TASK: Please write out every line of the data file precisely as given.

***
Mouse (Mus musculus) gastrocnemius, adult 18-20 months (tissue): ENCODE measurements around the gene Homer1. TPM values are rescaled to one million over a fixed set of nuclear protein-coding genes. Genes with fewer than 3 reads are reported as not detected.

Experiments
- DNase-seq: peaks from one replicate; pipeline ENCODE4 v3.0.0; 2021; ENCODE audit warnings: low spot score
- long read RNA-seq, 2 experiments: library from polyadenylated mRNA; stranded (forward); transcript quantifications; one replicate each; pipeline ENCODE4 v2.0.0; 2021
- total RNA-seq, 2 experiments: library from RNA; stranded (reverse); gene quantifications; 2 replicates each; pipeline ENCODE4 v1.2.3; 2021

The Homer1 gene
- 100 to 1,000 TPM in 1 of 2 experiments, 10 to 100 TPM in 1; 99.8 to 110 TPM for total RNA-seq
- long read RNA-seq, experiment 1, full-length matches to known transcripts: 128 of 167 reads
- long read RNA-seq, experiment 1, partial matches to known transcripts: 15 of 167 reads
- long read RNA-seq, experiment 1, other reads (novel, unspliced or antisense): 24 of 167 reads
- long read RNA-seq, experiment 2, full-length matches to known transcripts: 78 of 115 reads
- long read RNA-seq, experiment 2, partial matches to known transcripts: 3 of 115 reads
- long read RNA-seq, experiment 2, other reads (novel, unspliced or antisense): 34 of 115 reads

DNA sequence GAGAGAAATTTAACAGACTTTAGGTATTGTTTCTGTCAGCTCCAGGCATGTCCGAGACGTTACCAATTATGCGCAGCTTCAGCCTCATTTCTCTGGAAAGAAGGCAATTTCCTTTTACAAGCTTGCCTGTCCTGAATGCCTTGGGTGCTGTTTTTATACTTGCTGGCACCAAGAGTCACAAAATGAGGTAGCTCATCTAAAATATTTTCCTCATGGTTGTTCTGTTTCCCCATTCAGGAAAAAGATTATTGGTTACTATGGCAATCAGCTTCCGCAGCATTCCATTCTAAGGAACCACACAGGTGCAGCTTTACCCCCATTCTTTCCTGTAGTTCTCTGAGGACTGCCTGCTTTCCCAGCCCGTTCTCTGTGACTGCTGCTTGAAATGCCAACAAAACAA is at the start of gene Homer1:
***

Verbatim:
Mouse (Mus musculus) gastrocnemius, adult 18-20 months (tissue): ENCODE measurements around the gene Homer1. TPM values are rescaled to one million over a fixed set of nuclear protein-coding genes. Genes with fewer than 3 reads are reported as not detected.

Experiments
- DNase-seq: peaks from one replicate; pipeline ENCODE4 v3.0.0; 2021; ENCODE audit warnings: low spot score
- long read RNA-seq, 2 experiments: library from polyadenylated mRNA; stranded (forward); transcript quantifications; one replicate each; pipeline ENCODE4 v2.0.0; 2021
- total RNA-seq, 2 experiments: library from RNA; stranded (reverse); gene quantifications; 2 replicates each; pipeline ENCODE4 v1.2.3; 2021

The Homer1 gene
- 100 to 1,000 TPM in 1 of 2 experiments, 10 to 100 TPM in 1; 99.8 to 110 TPM for total RNA-seq
- long read RNA-seq, experiment 1, full-length matches to known transcripts: 128 of 167 reads
- long read RNA-seq, experiment 1, partial matches to known transcripts: 15 of 167 reads
- long read RNA-seq, experiment 1, other reads (novel, unspliced or antisense): 24 of 167 reads
- long read RNA-seq, experiment 2, full-length matches to known transcripts: 78 of 115 reads
- long read RNA-seq, experiment 2, partial matches to known transcripts: 3 of 115 reads
- long read RNA-seq, experiment 2, other reads (novel, unspliced or antisense): 34 of 115 reads

DNA sequence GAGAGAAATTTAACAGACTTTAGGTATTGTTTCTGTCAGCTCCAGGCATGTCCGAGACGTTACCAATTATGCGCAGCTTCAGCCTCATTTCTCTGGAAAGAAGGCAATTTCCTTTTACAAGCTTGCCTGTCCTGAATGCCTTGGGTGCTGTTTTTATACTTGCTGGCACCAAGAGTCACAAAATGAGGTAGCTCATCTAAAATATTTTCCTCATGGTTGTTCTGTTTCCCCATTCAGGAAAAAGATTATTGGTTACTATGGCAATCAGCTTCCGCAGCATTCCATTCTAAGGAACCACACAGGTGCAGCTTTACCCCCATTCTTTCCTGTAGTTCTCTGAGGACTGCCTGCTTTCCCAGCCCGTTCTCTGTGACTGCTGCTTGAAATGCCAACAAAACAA is at the start of gene Homer1: